Budget or democratic deficit?

That lame third promise

What most surprised me about Spain’s last general elections was one of the three promises that the PSOE candidate for president, Alfredo Rubalcaba, made in his head-to-head debate with Mariano Rajoy, the other main candidate.

Rubalcaba said that he would ask the EU to go easy on Spain and let up on the pressure for austerity measures.

It was his third promise, and maybe he just added it on because election pledges should come in gaggles of three, but it said a lot about the current state of play in European politics.

He wasn’t revealing anything new—loss of sovereignty has been a fact of life in the EU for a long time. But it surprised me that a candidate would admit how powerless he would be as president. Such impotence didn’t seem like something you’d want to draw too much attention to in an election campaign.

And, as far promises go, you can’t much more lame than saying you’re just going to go and talk to someone.

Maybe it’s just that he had nothing else to offer. After all, it was his party that had been in power for the last two terms and during Spain’s worst economic times in democracy and, logically, any good ideas he might have had should have already been in place.

Maybe there was more to it

In hindsight, it seems that Rubalcaba was on to something. After the election, president-elect Mariano Rajoy also promised to ask the EU to cut Spain a bit of slack, and, after a bit of haggling, he did have some success. The EU ended up allowing Spain to relax its budget deficit target to 5.3% (from 4.4%), largely on the strength of last year’s actual deficit turning out to be worse than expected (8.5% instead of 6%).

And now, after a battery of budgetary and other reforms in Spain that you wouldn’t wish on your worst EU member-state mate, nearly every second day we have someone from the EU or Germany coming out in support of the Spanish government’s initiatives.

Well, at least someone’s happy with the cuts. Although it’s easy for them to be so positive; they don’t have to live here. And besides, they knew exactly what was coming, which is more than can be said for the people whom the reforms are going to affect, who are still reeling from the shock.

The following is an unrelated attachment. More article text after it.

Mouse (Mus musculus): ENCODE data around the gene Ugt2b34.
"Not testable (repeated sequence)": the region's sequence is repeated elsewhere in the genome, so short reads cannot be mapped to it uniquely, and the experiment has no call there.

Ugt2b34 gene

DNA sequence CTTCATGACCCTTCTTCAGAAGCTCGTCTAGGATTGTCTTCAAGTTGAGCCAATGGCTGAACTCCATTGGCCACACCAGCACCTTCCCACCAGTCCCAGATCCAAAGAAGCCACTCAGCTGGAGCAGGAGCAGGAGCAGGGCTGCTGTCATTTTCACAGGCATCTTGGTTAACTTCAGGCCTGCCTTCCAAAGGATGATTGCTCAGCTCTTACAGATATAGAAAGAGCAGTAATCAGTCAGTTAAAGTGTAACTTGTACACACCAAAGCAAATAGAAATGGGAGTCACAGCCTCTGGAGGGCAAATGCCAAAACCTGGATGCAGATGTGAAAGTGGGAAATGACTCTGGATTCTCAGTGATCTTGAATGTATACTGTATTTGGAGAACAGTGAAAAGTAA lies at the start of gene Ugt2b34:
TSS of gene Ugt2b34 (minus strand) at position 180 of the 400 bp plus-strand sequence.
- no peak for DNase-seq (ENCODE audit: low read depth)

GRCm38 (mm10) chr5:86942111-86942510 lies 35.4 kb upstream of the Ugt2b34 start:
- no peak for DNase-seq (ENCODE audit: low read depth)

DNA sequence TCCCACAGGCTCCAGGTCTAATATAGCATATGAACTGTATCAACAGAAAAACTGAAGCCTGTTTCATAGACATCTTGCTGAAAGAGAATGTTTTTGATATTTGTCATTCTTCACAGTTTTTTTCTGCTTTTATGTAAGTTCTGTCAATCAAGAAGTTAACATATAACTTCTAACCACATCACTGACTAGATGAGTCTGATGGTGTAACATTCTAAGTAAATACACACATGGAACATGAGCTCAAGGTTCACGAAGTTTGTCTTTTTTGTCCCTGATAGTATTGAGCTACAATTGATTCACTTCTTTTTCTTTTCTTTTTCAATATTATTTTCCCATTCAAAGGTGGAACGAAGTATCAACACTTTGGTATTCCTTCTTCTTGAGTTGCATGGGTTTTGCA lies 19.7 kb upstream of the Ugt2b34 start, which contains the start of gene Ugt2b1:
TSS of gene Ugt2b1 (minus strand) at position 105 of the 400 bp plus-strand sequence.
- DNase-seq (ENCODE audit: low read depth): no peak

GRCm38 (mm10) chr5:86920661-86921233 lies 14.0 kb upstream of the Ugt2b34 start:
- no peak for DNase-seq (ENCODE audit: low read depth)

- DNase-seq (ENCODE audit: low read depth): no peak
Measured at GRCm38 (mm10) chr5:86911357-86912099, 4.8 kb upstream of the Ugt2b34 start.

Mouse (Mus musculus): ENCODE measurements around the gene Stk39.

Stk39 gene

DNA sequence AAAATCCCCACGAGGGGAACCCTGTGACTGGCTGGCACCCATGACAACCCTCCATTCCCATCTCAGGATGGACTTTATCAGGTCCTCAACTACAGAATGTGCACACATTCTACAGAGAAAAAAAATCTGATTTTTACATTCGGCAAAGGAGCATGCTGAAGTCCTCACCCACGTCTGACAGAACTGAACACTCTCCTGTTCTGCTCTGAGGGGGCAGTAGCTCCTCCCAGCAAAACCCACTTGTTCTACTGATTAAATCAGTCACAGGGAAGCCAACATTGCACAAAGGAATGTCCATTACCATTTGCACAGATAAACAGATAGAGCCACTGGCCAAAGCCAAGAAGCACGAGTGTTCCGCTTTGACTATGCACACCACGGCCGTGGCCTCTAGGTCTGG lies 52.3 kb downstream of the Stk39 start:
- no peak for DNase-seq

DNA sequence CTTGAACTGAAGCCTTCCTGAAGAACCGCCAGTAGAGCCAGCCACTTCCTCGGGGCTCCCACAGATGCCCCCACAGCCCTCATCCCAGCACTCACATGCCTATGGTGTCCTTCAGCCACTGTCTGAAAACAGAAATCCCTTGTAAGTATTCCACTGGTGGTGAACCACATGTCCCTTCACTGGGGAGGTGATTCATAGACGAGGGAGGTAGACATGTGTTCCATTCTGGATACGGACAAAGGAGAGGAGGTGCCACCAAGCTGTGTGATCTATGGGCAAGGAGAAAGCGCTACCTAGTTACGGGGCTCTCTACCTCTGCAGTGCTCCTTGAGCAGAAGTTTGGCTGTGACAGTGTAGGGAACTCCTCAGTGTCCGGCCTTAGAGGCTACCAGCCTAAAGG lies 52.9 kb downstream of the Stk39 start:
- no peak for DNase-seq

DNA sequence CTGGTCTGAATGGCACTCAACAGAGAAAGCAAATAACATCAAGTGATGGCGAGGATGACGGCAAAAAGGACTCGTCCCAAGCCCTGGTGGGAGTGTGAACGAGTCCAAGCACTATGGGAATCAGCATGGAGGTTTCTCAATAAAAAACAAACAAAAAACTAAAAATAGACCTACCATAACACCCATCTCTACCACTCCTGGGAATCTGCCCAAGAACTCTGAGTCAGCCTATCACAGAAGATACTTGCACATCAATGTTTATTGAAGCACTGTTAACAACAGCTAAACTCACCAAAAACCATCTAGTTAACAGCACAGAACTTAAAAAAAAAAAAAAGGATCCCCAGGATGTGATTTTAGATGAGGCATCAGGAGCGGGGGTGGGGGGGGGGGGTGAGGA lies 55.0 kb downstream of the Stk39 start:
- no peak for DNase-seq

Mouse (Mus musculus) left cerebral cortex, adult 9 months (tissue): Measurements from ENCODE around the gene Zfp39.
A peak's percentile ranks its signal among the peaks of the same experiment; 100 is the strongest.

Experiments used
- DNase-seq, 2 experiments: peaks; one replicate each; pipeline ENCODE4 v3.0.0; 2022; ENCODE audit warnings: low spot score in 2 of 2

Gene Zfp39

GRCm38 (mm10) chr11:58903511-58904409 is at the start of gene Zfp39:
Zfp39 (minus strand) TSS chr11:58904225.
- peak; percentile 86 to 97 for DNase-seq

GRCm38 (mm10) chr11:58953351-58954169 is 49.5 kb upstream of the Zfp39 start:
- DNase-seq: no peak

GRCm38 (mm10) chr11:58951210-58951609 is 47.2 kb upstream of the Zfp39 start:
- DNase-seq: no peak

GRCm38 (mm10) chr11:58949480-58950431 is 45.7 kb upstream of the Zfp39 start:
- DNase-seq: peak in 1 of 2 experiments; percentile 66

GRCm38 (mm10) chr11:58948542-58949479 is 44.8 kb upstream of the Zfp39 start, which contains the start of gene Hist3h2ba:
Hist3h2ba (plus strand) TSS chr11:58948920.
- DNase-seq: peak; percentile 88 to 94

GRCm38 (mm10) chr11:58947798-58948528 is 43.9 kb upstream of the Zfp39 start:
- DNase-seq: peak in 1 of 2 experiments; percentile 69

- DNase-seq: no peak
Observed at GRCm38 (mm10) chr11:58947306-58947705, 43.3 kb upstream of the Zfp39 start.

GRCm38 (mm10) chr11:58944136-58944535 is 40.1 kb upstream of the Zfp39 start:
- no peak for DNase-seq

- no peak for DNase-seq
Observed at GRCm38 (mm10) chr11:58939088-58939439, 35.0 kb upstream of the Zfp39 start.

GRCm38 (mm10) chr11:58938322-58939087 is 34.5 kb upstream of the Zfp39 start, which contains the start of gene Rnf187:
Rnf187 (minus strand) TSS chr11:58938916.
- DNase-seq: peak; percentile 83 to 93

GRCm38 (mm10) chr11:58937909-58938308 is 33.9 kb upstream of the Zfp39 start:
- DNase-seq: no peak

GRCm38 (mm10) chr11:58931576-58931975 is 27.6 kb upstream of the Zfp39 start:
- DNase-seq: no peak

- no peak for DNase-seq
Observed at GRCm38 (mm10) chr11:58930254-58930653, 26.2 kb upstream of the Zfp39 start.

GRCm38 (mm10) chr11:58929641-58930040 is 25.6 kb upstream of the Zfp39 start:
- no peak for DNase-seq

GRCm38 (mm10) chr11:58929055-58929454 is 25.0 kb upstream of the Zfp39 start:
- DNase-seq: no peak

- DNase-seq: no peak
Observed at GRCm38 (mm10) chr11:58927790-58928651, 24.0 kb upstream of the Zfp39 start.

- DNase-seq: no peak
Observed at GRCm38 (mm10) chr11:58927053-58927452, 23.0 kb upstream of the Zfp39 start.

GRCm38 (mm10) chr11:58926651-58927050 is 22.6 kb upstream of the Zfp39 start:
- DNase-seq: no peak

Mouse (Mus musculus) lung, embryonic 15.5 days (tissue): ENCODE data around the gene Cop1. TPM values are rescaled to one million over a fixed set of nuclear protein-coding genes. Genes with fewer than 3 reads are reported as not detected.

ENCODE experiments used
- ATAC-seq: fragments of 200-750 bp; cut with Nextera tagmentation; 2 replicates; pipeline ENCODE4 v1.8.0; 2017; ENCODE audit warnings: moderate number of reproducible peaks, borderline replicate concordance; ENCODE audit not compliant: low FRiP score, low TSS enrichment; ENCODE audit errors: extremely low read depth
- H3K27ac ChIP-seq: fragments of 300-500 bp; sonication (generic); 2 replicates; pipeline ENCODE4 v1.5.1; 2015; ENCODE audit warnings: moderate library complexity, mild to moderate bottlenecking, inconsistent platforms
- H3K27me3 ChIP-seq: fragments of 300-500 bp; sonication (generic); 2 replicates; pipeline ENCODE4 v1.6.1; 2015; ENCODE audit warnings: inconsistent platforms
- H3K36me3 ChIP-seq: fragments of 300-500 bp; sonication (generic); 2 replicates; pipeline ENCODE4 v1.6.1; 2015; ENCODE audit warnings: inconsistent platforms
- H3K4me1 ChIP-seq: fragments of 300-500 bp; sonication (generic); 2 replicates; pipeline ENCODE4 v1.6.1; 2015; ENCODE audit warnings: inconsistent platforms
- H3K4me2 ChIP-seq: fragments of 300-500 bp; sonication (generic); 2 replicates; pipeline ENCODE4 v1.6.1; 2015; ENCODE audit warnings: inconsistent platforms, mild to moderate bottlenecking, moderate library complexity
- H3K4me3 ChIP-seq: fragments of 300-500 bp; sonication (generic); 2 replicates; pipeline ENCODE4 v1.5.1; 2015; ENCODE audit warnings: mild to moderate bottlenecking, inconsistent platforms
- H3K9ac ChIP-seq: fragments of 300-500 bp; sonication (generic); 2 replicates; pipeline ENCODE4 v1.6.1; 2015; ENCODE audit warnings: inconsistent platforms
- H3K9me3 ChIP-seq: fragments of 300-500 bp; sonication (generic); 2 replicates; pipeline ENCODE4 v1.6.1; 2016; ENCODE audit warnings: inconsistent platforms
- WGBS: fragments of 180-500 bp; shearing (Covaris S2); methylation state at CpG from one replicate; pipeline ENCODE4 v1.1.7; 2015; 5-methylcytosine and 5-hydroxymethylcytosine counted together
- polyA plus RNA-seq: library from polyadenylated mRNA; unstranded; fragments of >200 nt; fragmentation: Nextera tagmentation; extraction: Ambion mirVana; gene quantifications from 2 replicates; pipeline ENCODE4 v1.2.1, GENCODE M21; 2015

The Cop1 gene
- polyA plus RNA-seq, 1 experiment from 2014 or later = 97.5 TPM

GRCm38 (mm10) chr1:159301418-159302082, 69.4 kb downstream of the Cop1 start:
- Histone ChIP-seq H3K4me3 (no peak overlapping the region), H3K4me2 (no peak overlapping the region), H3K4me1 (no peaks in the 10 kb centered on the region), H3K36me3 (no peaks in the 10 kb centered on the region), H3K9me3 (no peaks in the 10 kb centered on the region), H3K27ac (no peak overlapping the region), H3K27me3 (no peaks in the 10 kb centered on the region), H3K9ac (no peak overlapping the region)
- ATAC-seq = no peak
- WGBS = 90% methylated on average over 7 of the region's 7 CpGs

(Of course, there are people in Spain who support the reforms. Although voters from all sides would probably agree that it’s all getting a little depressing: new cuts seem to be announced for every news bulletin. Personally, I see as much sense in such harsh cutbacks as I did in the last government’s strategy of trying to ignore the economic crisis away: both seem to be good recipes for making it worse.)

The elections that count

What’s the big deal then? This is the EU, and EU states necessarily have their hands tied on many issues. Fair enough, but it seems that all the important decisions are still being made by the same people: the executives of the most powerful member states.

These people don’t form part of the EU institutions that we have some say in electing, but they are the ones with all the influence and power.

So, how democratic is the EU when you can’t vote directly for the people who have a big say in the laws of land you live in?

If we really are going to have a United States of Europe, let’s cut to the bit about having a true EU government as soon as possible. That or just let everyone vote in the German elections.

Photo courtesy of Gastonmag.

Written by Rob Lunn

Rob Lunn is a freelance translator based in Spain. He translates from Spanish and Catalan into English and specialises in legal translation.

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